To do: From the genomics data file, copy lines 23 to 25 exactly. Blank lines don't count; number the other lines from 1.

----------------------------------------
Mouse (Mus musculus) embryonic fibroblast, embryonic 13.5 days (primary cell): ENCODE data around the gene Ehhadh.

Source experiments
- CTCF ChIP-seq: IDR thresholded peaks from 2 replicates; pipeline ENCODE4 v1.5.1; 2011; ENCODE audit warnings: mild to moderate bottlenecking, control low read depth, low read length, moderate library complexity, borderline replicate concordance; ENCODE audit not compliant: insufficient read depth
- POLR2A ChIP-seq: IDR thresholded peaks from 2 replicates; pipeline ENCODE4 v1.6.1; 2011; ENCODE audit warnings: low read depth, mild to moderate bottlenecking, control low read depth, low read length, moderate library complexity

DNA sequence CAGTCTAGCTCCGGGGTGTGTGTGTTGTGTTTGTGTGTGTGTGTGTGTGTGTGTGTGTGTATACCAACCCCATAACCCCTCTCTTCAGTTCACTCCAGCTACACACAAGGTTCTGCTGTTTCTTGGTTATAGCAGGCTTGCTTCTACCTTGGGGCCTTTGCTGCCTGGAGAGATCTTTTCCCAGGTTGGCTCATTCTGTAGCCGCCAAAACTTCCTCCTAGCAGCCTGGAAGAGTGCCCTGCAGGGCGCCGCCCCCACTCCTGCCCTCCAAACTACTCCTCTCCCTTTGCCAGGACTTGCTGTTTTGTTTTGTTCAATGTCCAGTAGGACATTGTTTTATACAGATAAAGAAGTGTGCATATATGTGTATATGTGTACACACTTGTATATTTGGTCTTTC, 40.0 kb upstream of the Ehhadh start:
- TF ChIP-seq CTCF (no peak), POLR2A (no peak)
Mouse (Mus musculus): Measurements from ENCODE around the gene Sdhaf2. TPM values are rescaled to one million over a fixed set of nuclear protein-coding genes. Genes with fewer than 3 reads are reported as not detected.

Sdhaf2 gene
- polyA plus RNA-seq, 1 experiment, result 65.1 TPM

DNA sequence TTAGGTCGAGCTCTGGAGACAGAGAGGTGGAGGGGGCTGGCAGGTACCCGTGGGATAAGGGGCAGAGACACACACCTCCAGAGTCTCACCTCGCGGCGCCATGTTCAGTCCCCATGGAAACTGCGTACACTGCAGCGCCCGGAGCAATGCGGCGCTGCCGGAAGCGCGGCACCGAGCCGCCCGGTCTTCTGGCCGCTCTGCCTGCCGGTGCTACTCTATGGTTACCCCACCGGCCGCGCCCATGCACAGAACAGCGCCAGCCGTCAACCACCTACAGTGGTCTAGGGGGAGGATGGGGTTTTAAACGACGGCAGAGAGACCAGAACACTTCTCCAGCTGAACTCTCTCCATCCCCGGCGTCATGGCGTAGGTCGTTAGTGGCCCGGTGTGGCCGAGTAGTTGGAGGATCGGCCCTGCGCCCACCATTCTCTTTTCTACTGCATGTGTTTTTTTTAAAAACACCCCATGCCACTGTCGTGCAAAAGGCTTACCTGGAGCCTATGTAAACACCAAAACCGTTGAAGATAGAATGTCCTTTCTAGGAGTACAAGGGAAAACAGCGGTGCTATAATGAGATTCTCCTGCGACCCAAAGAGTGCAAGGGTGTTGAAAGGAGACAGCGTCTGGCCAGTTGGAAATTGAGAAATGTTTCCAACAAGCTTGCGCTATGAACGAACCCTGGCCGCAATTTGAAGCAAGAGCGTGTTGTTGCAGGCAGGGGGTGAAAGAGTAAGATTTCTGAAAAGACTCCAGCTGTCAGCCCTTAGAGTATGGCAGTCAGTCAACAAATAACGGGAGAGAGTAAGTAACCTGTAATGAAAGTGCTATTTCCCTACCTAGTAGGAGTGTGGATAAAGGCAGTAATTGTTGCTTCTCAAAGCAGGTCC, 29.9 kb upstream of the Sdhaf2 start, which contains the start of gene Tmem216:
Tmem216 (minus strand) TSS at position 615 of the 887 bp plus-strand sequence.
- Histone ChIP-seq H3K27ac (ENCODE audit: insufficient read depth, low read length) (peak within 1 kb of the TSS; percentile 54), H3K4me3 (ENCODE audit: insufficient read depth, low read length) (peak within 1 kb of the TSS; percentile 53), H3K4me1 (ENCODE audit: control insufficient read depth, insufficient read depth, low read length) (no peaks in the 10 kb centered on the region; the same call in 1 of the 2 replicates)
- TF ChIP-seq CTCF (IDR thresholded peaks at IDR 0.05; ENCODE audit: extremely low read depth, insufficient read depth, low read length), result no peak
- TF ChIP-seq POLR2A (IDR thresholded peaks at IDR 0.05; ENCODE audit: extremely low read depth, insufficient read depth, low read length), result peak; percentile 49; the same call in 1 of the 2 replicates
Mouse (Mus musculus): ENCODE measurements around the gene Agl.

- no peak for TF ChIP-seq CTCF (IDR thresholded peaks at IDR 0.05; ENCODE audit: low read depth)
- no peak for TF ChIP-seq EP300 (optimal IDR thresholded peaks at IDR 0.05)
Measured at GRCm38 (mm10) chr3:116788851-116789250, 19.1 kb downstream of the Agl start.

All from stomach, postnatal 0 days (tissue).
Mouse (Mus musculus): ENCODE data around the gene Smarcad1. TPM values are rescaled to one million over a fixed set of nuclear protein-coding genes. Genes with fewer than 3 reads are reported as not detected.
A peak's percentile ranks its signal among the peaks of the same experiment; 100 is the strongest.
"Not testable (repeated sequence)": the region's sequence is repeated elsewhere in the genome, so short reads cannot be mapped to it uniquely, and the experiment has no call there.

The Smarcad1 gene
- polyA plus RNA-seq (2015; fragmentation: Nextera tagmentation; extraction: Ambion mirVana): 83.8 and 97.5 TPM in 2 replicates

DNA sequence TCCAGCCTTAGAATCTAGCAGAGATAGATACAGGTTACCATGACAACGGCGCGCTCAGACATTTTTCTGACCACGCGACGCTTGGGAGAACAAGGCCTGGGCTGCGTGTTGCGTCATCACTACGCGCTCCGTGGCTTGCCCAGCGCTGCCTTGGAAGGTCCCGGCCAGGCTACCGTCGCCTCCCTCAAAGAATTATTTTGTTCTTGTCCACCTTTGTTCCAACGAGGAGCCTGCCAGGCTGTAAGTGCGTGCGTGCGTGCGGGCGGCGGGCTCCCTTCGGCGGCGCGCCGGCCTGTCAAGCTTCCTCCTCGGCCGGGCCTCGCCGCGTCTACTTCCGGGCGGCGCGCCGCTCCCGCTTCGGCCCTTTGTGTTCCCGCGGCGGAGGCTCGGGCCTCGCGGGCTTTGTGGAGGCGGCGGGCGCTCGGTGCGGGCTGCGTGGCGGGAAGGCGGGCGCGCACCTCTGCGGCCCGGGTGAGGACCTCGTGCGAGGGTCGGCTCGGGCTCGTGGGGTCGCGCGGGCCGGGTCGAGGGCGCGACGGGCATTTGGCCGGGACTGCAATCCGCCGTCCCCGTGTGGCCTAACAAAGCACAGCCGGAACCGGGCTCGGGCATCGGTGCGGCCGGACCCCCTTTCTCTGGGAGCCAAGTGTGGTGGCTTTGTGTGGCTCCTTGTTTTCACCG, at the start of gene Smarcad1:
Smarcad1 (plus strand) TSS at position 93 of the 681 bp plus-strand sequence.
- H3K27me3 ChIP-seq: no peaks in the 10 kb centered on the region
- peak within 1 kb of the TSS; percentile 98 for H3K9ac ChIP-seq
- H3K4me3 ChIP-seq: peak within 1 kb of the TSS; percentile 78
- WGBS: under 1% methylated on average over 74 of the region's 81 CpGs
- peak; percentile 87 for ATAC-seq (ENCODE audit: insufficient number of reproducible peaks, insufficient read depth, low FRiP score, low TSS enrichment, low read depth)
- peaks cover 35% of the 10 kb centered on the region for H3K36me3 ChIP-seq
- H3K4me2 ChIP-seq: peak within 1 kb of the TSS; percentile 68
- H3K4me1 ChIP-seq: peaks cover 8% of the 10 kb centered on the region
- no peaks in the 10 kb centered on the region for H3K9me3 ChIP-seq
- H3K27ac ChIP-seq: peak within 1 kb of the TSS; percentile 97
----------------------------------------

The Smarcad1 gene
- polyA plus RNA-seq (2015; fragmentation: Nextera tagmentation; extraction: Ambion mirVana): 83.8 and 97.5 TPM in 2 replicates

DNA sequence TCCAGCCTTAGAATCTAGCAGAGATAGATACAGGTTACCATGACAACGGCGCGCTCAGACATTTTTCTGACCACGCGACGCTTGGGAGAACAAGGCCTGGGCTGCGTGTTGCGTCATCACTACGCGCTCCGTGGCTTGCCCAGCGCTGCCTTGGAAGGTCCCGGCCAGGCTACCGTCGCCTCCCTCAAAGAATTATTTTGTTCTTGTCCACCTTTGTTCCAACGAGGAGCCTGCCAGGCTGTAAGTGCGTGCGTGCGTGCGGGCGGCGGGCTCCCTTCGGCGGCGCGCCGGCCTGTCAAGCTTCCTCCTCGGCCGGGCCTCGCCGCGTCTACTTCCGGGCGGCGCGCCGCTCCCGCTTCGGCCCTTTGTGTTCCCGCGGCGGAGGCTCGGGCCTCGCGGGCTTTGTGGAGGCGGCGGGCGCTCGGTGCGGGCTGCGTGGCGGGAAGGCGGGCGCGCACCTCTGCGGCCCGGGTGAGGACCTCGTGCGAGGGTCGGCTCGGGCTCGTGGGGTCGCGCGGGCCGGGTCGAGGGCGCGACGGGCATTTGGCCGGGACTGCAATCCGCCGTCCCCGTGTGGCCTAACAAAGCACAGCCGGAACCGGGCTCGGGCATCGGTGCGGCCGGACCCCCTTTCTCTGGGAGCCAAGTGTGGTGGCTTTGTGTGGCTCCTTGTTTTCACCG, at the start of gene Smarcad1: